While the complete removal of gender bias from evaluations might be a challenging goal, several strategies have been suggested to mitigate some of its impact (Laube, Masson, Sprague & Ferber, 2007).  For starters, universities can exclude any student evaluations that contain sexually or physically explicit comments.  Additionally, increased emphasis can be placed on teaching portfolios and peer evaluations to allow for a more comprehensive evaluation of an instructor’s activities. Finally, changes could be made to the questions contained in the teaching evaluations themselves to reduce the room available for gender bias. For instance, global measurements (e.g. _____ was an effective teacher) could be replaced with questions that directly address specific traits related to teaching quality and effectiveness (e.g. ____created a classroom environment that made me feel motivated to learn)

These types of changes, though small, are a step in the right direction towards reducing gender bias in the ways students assess their instructors.  Perhaps once we have this started, we can work on the whole red hot ‘chili’ ratings on (sigh).



Arbuckle, J., Williams, B. D. (2003). Students’ perceptions of expressiveness: Age and gender effects on teacher evaluations. Sex Roles,49(9-10), 507-516.

Bachen, C. M., McLoughlin, M. M., Garcia, S. S. (1999). Assessing the role of gender in college students’ evaluations of faculty. Communication Education48(3), 193-210.

Basow, S. A. (1995). Student evaluations of college professors: When gender matters. Journal of Educational Psychology87(4), 656.

Basow, S. A. (1998). Student evaluations: The role of gender bias and teaching styles.

Kierstead, D., D’Agostino, P., Dill, H. (1988). Sex role stereotyping of college professors: Bias in students’ ratings of instructors. Journal of Educational Psychology80(3), 342.

Lackritz, J. R. (2004). Exploring burnout among university faculty: incidence, performance, and demographic issues. Teaching and Teacher Education20(7), 713-729.

Laube, H., K. Masson, J. Sprague, and A. L. Ferber. (2007).  ‘The impact of gender on the evaluation of teaching: What we know and what we can do.  National Women’s Studies Association Journal, 19 (3): 87104. laube.html Link, A. N., C.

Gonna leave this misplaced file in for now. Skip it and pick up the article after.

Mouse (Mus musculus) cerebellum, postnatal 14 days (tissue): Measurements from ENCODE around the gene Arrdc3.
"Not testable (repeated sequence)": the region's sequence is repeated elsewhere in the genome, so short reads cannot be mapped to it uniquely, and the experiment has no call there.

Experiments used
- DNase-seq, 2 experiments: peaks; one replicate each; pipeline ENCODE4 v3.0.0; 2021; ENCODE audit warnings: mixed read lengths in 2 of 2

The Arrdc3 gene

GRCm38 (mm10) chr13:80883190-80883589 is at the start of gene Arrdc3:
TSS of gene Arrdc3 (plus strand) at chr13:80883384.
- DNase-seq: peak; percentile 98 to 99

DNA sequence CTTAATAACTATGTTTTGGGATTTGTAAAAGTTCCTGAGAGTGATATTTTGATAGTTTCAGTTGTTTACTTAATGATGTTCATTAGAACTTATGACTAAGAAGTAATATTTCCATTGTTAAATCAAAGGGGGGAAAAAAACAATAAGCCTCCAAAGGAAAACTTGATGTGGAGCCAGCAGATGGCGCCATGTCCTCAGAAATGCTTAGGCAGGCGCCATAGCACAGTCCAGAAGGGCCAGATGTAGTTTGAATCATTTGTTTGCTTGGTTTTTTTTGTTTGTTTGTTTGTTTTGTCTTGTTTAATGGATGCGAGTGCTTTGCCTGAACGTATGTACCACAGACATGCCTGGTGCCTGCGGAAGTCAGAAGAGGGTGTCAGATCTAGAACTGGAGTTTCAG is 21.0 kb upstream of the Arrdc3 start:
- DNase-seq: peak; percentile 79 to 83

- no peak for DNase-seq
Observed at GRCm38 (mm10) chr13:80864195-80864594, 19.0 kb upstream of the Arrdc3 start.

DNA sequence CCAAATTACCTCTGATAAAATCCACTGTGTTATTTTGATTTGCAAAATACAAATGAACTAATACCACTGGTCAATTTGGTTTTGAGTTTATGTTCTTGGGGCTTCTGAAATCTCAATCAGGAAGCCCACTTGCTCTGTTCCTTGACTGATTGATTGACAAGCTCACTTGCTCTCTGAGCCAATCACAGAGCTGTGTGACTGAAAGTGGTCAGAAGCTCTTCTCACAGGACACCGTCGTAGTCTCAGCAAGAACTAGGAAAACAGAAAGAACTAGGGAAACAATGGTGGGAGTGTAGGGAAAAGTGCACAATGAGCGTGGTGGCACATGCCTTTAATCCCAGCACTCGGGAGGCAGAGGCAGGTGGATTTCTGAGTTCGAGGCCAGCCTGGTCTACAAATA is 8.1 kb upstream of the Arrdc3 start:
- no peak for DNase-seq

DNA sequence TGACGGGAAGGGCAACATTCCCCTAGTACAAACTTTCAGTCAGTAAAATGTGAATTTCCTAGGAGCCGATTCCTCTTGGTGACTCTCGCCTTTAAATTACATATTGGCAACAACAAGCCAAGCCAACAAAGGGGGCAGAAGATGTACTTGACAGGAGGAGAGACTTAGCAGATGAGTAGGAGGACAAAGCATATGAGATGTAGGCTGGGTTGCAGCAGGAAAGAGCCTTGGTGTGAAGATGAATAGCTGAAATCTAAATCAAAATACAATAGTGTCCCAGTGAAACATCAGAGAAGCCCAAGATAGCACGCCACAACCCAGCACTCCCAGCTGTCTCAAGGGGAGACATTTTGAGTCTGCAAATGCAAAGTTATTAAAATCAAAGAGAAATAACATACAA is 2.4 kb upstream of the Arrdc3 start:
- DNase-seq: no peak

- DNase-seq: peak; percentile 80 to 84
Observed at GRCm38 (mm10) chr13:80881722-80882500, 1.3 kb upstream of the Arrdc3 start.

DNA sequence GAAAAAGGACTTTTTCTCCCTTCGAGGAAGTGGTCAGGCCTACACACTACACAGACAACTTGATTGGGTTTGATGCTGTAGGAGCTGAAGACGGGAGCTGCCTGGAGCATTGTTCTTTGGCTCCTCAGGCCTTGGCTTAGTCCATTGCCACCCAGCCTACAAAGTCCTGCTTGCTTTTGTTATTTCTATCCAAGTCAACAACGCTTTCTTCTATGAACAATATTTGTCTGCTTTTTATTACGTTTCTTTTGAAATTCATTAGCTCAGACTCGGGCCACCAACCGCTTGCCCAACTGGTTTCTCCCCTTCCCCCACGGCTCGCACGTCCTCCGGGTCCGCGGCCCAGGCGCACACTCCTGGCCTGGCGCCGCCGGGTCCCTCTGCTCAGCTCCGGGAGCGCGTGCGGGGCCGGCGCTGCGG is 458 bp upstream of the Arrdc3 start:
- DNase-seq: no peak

Rethinking Assessments of Student Learning — Donna Ellis

student collaborationAs I write this article, a number of you will have just finished marking your final exams.  Did your students learn what you wanted them to learn?  Did your exam and your other course assessments enable them to demonstrate and perhaps even further extend their learning?

Assessments of student learning are a critical part of courses.  Overall, they are the major driver of what students choose to do and focus on in a course.  But do our assessments require students to learn?  In his recent talk at uWaterloo, Eric Mazur from Harvard University would suggest that the answer is often no.  In his talk, “Assessment: The Silent Killer of Learning,” he outlined various problems with our current approaches to assessment and some suggestions about how to make improvements.

He began by asking the audience to discuss the purposes of assessment.  We were to turn to a partner; mine was an undergraduate student.  Her initial response to his question was:  to pass our courses, get a degree, and get a job.  Upon further reflection, she also added: “to parrot back what the teacher says.”  Are any of these responses clearly about learning?  No, and that is one of the biggest problems from my perspective.  Conceiving of assessments as “obstacles along the road” to get to a desired end goal makes it hard to recognize that they can and should be part of the journey of learning.  Traditional, regurgitation-based tests do not tend to contribute to this journey.  However, many other types of assessments do contribute, such as assignments that enable students to practice skills learned in class with new applications, or group exams that require students to explain and defend their answers to their peers, or final projects that focus on analysis, synthesis, and evaluation.  How can we reinforce the role of assessments in the learning process?